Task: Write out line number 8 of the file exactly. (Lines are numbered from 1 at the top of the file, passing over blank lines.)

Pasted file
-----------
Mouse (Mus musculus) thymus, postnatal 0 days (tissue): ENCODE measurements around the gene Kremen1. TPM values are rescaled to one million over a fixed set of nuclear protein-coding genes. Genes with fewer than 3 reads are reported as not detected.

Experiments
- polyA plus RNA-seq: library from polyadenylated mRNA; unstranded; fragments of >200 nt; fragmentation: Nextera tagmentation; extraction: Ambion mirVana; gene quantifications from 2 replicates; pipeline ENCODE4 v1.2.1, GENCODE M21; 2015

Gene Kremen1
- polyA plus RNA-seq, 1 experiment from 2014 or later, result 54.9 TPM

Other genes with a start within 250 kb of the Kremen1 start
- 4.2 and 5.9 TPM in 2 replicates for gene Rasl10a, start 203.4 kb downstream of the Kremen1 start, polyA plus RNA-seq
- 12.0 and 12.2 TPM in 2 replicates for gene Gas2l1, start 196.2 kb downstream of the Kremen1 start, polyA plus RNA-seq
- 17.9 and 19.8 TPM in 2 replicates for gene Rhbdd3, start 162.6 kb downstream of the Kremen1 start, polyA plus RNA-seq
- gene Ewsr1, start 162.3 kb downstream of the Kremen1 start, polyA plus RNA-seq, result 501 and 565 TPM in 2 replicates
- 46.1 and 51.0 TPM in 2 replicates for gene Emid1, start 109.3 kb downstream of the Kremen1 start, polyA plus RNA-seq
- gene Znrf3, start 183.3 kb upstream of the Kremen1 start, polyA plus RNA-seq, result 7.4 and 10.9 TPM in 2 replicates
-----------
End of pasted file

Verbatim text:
- 12.0 and 12.2 TPM in 2 replicates for gene Gas2l1, start 196.2 kb downstream of the Kremen1 start, polyA plus RNA-seq